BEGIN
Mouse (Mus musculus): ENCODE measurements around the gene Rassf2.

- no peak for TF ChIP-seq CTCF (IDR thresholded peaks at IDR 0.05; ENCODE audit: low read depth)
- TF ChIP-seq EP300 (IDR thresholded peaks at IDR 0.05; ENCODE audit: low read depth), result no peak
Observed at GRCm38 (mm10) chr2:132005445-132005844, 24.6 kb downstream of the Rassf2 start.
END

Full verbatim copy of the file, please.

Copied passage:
Mouse (Mus musculus): ENCODE measurements around the gene Rassf2.

- no peak for TF ChIP-seq CTCF (IDR thresholded peaks at IDR 0.05; ENCODE audit: low read depth)
- TF ChIP-seq EP300 (IDR thresholded peaks at IDR 0.05; ENCODE audit: low read depth), result no peak
Observed at GRCm38 (mm10) chr2:132005445-132005844, 24.6 kb downstream of the Rassf2 start.